To see the world becoming more aware of this disease and seeing ALS organizations around the globe benefiting from heightened donations is amazing. I even got pretty defensive for all the cynics who didn't get it. Awareness = progress. 

I often think of ALS when I see my son going through his bouts of paralisis. I imagine that his frustration is similar to those who are losing control of their muscles with ALS. Both persons are so sharp mentally but their bodies are unfortunately failing them. Of course, AHC (Alternating Hemiplegia of Childhood) affects a far less percentage (approx 350 cases in the US alone) and is not nearly as fatal as ALS but it still deserves attention of it's own.

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James Cowl
Yarn: O-Wool Balance Bulky, 2 skeins, peridot
Needles: US 10.5

It's with that in mind I give you the James Cowl. An easy, chunky cowl, knit up in no more than two-three days – a perfect last minute gift. All proceeds of this cowl will go to towards medical research in finding an effective treatment for AHC. In fact, 50% of the proceeds of ALL my patterns going forward with go towards AHC research. Right now all we have are experimental drugs and ideas of what can help. We need something more concrete.

I often reflect on the philosophy of "What do you love to do? What are you good at? Who needs you to do these things?" Well it's time I offer my talents to this group of deserving people including my amazing son. Perhaps that's why I was gifted with this knit talent in the first place.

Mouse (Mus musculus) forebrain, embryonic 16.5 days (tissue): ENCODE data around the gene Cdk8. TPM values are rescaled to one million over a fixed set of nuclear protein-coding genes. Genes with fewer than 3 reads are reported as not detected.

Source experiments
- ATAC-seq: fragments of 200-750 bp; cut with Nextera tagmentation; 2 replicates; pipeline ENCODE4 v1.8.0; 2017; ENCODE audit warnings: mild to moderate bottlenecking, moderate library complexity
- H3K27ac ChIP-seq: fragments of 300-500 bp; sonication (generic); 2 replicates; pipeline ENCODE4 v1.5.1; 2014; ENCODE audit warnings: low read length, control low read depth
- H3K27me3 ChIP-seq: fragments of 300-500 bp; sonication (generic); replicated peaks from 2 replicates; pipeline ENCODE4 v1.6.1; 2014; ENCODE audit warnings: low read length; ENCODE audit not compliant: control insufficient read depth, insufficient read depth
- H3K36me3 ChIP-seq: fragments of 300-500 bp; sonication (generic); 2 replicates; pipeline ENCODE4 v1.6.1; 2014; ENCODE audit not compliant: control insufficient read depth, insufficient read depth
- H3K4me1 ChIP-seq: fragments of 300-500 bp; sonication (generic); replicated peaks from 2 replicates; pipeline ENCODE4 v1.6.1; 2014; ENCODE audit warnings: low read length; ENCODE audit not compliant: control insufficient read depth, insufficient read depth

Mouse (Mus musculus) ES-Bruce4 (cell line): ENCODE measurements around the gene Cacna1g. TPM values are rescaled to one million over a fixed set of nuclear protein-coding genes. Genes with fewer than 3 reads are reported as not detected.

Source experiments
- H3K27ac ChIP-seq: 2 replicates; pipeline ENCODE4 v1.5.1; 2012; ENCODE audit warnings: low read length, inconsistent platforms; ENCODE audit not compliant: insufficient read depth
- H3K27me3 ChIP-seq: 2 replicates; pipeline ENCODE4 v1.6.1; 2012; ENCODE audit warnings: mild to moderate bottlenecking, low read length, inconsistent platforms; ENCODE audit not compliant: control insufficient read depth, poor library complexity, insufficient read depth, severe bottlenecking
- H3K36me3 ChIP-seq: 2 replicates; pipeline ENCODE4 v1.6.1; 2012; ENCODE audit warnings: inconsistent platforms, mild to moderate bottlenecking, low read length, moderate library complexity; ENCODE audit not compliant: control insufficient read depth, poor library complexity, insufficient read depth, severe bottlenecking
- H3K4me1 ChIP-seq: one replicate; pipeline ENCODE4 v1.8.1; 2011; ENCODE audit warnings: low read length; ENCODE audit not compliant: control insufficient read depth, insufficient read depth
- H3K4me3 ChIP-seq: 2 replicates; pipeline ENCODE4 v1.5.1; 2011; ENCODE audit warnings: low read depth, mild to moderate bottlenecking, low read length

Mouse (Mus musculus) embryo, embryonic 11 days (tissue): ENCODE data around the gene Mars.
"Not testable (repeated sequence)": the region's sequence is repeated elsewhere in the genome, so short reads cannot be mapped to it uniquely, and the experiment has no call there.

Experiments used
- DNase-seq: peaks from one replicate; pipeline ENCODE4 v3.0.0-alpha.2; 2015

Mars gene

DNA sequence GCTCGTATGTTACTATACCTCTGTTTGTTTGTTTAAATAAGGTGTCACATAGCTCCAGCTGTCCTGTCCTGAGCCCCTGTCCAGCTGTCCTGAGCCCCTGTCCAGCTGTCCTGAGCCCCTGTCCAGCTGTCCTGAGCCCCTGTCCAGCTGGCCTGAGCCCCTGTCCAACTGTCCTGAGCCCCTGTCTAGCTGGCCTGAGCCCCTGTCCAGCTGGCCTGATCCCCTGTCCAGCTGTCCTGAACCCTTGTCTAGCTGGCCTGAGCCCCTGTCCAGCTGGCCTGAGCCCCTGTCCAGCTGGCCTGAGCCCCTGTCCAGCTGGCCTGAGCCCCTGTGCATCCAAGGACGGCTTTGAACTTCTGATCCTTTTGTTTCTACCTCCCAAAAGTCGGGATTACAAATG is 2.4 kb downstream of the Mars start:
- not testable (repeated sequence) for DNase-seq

If you want to donate or do more for our cause please visit CureAHC.org and AHCF.org to help! We are a small community but a hopeful and proud one. Our children are strong individuals and while they struggle with physical and mental road bumps, are the most inspiring people we have ever met.

Buy a pattern, get TWO, or three 😉 Make a cowl, gift a cowl, share this post and keep warm.

Happy Knitting!
Margaux & James

Jamesandiprofile

here i am, rock you like a hurricane

My boyfriend and I have invested in yet another useful tool of destressing – a second wireless Guitar Hero guitar. 

Where we would entertain each other by rocking out ballads in those addicting green, red and yellow buttons we now battle each other to ultimate GH glory and bragging rights.   We could spend whole nights and weekends in front of our tv playing games and be fully content in our little world.  Guitar Hero is probably not your typical relationship bonder but I’ve learned a great deal about myself and our relationship. Last night we were playing a game before our italian delivery arrived.  I was feeling all sorts of sickly as my allergies were in full bloom so I figure, he’s finally gonna win one. 

We played about 5 battles the night before and I beat him each time.  When those rock fingers went up in the air and the screen brightly flashed, "Player 2 ROCKS!" I couldn’t help but smile and feel this warm sense of accomplishment.  Video games are his domain. If we played any other game he could play with his eyes closed and send me to bed steaming.

So I figured since he’s got the advantage, he will finally win this one.  We were playing Pearl Jam’s Even Flow and were neck in neck making it to Sudden Death.  I thought I just won’t play so well and miss one so he can just win.  But when those little skulls come at you, you can’t help but to concentrate so hard. Without thinking of it I flicked my wrist to send the death blow over – and sent him on the losing train home. I couldn’t just let him win. 

What probably shocked us both after all was said and done was that staticially he won! He got the better score. He hit all his notes where I just played a mediocore game.  And yet the PS3 still deamed me the Guitar Hero.  He didn’t so much as say "Well, that’s stupid" and calmly put his gutar away when I realized if that was me I would have thrown a hissy fit of mass porportions claiming that all video games are Unfair and Dumb!  Followed by a 80s metal band worthy smashing of my guitar on the ground and into the closest tv speaker.

I am obviously relishing in this delight for now because I know it’s only a matter of time before he gets better and puts me back in my amature video game playing place.  Thank God he doesn’t know how to knit.